But the point is this: God took care of Elijah. It was hard times, for sure. But God sent Elijah off to a remote quiet place, and He personally directed his care and feeding. How long was he there? Hard to say. The drought lasted some 3 years, and Elijah lived in only 2 places during that time: Brook Cherith and Zarephath. So, many months at least. Maybe a year or more. What did he do while sitting out in the wilderness? Again, we aren’t told, but I would assume he rested, prayed, and studied the Torah (assuming he took his copy along). Basically, he spent extended time alone with God.

And I would suggest to you that this is the point: the solution to burnout or drought or emptiness is extended time alone with God. Our lives are crazy busy. There aren’t near enough hours in the day, or days in the week, or weeks in the month, to get everything done that we think we need to get done. And so we run out of fuel. Our tanks are empty. We burn out. The drought has begun. If you are there, then let me encourage you that God has a remote brook for you, full of refreshing water. He has some ravens all ready to bring you some nourishing food. But you have to slow down long enough to eat and drink from His never-ending supply. Like Elijah did.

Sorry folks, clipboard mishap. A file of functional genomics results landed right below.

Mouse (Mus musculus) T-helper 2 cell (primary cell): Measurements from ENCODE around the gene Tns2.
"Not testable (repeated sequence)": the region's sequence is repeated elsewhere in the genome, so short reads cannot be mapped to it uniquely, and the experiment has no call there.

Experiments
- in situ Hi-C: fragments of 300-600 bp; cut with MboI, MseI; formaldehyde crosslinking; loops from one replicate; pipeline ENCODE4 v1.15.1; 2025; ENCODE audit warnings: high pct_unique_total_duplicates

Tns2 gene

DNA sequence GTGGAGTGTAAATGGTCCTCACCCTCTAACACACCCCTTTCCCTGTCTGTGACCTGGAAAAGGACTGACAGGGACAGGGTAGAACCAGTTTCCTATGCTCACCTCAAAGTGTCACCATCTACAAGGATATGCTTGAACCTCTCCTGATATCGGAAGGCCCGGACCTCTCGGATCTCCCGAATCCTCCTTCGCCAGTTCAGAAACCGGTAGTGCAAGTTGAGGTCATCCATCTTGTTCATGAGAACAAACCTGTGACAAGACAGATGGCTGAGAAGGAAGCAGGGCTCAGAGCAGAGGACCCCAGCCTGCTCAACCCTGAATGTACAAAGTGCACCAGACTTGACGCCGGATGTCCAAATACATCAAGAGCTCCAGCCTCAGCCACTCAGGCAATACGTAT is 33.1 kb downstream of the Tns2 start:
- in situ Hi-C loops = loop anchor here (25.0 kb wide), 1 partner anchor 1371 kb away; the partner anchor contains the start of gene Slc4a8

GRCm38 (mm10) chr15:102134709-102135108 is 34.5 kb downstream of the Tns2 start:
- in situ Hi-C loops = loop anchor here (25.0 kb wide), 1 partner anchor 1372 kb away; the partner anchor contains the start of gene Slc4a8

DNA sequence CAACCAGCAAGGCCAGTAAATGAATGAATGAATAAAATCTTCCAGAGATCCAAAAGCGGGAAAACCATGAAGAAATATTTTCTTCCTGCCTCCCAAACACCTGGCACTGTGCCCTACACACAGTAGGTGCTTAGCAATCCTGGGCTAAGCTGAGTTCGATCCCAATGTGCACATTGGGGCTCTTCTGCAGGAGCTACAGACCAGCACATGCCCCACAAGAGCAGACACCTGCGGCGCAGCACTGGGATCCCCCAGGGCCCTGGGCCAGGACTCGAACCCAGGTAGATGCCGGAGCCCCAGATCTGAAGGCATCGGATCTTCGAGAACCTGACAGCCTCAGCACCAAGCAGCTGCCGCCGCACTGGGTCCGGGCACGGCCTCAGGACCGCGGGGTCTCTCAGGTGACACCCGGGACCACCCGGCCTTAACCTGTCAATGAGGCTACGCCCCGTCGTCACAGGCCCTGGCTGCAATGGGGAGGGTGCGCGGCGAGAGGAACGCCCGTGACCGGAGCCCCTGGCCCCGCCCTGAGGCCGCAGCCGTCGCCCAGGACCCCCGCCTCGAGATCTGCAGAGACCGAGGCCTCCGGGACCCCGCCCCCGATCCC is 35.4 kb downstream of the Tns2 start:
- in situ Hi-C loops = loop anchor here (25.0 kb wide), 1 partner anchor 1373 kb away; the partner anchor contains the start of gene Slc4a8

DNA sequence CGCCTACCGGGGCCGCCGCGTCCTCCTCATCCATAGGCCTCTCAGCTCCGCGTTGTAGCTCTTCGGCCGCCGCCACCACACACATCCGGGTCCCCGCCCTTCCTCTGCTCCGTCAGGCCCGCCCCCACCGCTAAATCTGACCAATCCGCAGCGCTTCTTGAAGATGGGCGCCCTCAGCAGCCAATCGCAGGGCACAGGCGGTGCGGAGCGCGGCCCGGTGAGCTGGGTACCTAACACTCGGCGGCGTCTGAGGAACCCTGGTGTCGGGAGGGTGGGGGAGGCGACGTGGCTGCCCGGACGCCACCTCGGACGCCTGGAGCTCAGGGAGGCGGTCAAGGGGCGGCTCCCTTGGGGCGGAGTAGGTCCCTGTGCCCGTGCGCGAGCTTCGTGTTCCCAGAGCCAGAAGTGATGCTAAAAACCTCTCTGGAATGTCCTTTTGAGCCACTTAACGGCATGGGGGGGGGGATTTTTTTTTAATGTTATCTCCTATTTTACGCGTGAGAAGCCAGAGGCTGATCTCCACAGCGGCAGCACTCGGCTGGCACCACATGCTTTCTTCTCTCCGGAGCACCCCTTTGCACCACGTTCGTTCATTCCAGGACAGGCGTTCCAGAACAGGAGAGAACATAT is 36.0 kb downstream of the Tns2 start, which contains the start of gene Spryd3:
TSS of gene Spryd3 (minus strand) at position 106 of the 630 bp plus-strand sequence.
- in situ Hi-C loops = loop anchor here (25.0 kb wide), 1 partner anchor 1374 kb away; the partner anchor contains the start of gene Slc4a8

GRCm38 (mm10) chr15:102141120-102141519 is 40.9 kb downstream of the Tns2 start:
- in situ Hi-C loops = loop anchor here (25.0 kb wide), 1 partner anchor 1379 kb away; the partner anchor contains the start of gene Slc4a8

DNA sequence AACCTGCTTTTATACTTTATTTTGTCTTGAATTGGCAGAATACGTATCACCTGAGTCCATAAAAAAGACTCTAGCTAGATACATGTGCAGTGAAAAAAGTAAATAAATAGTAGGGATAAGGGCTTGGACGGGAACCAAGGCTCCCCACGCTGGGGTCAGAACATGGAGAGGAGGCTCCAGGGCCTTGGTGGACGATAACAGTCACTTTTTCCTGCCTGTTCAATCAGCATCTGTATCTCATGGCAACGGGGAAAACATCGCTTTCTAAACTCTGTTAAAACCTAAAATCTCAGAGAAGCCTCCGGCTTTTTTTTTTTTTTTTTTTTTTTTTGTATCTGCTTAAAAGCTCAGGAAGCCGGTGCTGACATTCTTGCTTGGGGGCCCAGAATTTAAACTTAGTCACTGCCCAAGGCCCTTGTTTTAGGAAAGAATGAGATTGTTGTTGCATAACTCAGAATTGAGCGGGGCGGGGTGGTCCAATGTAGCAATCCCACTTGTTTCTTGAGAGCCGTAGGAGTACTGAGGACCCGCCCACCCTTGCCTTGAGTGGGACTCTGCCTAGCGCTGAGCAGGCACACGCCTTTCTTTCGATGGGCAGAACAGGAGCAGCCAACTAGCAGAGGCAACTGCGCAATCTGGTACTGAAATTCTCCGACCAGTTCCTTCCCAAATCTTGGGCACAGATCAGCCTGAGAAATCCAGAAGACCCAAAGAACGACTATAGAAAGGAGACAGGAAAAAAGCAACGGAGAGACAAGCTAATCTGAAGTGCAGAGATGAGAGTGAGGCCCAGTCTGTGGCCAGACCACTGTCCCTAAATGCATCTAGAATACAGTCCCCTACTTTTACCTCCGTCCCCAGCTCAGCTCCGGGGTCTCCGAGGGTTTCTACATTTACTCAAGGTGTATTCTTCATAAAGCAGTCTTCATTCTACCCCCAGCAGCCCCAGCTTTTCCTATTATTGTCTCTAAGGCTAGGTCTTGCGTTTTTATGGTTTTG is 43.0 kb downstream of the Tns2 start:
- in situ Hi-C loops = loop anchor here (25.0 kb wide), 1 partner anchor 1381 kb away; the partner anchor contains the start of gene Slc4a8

Oh and it gets better. Elijah hasn’t even hit the serious burnout wall yet. He is so much like us. I am so thankful that God chose to reveal some of this great prophet’s secrets. I’ll explore this more in a future blog post. In the meantime, slow down. Take a breath. Spend some time with God. Some serious, extended time, alone in the presence of Almighty God. Just you and Jesus.

Coram Deo!

This entry is part 2 of 2 in the seriesLessons from Elijah

I recently posted a blog on Elijah, burnout, and how important it is for us to spend extended time alone with God. If he needed to slow down and spend some long, extended time in the desert alone with God, how much more do we need to do the same in the 21st century!